Only Rep. Nettles favors keeping retirement perk
Some Lincoln County and area lawmakers are among thehighest-paid members of the state legislature over the last 13months, according to a new report from the State Auditor’sOffice.
At $49,902, Dist. 36 Sen. Lynn Posey, D-Union Church, was secondonly to Biloxi Sen. Tommy Gollott’s $49,946 pay for the period fromMay 1, 1999, to May 30, 2000. Posey, whose district includes twonorthwest Lincoln County precincts, was unavailable forcomment.
Lawmakers’ compensation is based on $10,000 in base salary,$1,500 a month when they’re not in session, plus reimbursement formileage, meals and lodging.
On the House side, Dist. 53’s Bobby Moak, D-Bogue Chitto, washighest among area representatives with $42,170. Dist. 97 Rep. ClemNettles, D-Jayess, was not far behind at $40,155.
Moak and Nettles, whose district includes half of LincolnCounty’s Ruth precinct, were also unavailable.
Dist. 92 Rep. Dr. Jim Barnett and Dist. 91 Rep. Joey Hudson wereboth below the House average of almost $37,500. Barnett’scompensation was listed as $36,041 while Hudson’s was $35,837.
Hudson said report totals were “misleading.” He pointed out someof the compensation was mileage reimbursement, which would notaffect him as much as some other lawmakers.
“Some folks drive farther than I do,” Hudson said. “A lot ofthat is mileage.”
For lawmakers closer to Jackson with higher pay totals, Hudsonsaid they are probably committee chairmen who attend a lot ofmeetings.
“I think we’re paid well enough,” Hudson said.
Barnett said there are a lot of expenses associated with being alawmaker. However, he said often travels to meetings or otherevents and does not ask for reimbursement.
“I go on my own nickel,” Barnett said.
Both Barnett and Hudson took exception to charges by some thatbeing a legislator is a “part-time job.”
Factoring in handling calls from constituents and other duties,Hudson said it is ridiculous to say the job is only three monthsout of the year. If anyone believes it to be a part-time job,Barnett said, they are welcome to follow him around and pay hiscellular phone bill for legislative work.
“If it’s done right, it’s not a part-time job,” Barnett said. “Iput my heart in it and my time.”
Dist. 39 Sen. Cindy Hyde-Smith’s compensation was listed as$20,569, the lowest among senators. The freshman lawmaker, however,was not in office the full 13 months.
The average senator’s compensation was $39,300.
Making a subtraction for a 13th month, lawmakers’ average paywould drop by around $3,000 to $34,500 for House members and$36,300 for Senators for the 12-month period. In comparison,Mississippians earn about $20,500 annually, the lowest per personincome total in the country.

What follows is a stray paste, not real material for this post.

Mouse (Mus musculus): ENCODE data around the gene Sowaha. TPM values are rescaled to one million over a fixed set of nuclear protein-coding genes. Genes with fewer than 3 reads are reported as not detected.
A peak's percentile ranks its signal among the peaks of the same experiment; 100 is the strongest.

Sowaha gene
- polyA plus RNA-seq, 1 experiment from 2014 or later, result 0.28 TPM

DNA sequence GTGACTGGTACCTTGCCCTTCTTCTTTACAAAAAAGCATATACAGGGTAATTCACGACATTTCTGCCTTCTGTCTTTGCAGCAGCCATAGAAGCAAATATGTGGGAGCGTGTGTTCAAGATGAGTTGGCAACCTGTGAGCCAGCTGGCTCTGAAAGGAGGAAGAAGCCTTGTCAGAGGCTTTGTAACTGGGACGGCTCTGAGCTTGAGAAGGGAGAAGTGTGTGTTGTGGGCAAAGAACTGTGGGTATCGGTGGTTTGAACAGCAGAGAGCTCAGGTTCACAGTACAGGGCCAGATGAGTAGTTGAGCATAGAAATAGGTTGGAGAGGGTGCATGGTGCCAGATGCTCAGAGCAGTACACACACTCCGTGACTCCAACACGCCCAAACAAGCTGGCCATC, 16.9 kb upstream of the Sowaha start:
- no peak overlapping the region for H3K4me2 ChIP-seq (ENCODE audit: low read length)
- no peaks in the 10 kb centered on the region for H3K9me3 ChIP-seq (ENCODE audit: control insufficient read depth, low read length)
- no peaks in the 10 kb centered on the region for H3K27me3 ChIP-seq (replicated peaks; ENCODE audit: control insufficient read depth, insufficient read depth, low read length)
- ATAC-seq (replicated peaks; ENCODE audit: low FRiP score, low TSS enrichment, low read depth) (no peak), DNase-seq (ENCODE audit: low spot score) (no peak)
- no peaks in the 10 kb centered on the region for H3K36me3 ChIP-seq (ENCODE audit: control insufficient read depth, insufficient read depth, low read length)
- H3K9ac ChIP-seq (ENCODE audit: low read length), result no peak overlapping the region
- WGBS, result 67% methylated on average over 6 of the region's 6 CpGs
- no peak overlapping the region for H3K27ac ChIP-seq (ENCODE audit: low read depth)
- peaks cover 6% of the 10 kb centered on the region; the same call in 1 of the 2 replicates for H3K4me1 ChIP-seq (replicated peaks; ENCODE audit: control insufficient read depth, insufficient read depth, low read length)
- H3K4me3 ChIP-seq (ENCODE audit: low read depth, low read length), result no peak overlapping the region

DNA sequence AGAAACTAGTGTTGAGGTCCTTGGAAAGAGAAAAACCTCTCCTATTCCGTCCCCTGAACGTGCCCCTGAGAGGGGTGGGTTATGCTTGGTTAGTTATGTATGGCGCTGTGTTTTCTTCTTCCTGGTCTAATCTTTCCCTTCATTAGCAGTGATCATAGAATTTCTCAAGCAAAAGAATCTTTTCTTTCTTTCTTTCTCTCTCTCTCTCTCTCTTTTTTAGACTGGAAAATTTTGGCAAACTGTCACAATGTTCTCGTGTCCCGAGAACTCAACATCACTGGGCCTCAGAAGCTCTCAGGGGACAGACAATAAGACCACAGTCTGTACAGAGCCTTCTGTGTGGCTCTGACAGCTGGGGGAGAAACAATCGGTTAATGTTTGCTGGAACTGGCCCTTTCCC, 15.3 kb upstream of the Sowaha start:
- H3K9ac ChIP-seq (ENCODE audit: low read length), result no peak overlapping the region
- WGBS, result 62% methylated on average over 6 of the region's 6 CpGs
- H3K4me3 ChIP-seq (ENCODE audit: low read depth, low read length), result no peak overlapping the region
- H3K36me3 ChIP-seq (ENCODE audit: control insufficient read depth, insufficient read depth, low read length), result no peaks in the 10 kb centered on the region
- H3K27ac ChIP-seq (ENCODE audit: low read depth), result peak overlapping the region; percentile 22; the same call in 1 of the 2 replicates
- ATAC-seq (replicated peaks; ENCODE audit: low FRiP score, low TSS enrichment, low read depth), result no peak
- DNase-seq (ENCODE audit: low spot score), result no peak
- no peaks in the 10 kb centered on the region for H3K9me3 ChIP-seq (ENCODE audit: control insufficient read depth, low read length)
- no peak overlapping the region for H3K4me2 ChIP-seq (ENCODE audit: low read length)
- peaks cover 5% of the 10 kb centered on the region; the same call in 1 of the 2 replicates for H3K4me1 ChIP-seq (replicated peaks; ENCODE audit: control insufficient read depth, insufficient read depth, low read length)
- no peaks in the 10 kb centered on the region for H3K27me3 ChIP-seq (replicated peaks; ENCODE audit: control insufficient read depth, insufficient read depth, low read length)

Tuesday’s auditor’s report was released just two days beforelawmakers return to Jackson Thursday for a special session on aretirement perk they approved for themselves in the closing days ofthe 2000 session. The perk would give lawmakers double theretirement benefits of other state employees.
Most area lawmakers voiced support for repealing thecontroversial retirement benefit.
“I don’t think lawmakers deserve any more retirement than theman out there driving the bush hog,” Hyde-Smith said. “We’re stateemployees. We don’t work for a Fortune 500 company.”
Posey told the Clarion Ledger he would vote to repealthe retirement benefit. Moak has said he would look at financialtotals involved and indicated he would support a repeal.
Nettles is the only area lawmaker to voice support for theretirement benefit enhancement. The representative told the Jacksonnewspaper he would vote against repealing the retirementaction.
Hyde-Smith said she believes the perk was definitely slippedinto a late-session conference report unknowingly. If lawmakers hadknown it was included in the conference report, they would not havevoted for it, she believes.
“I feel it’s very unfair,” the senator said. “We do need tocorrect it.”
Barnett and Hudson also mentioned the way the perk washandled.
Hudson said 62 conference reports were handled on the day theperk was passed and lawmakers did not have a hard copy of thereport for them to look at. Had the benefit been emphasized andexplained during report discussion, he did not think it would havepassed.
“It wouldn’t be right and it wasn’t right to begin with,” Hudsonsaid.
Barnett pointed out the number of bills handled.
“We were running bills through there like cows at a sale,” hesaid.
Barnett said lawmakers trust conferees assigned to work outdifference in House and Senate versions of bills. However, hebelieves lawmakers have learned a lesson and will be moresuspicious in the future.
“I think some good will come out of this,” Barnett said.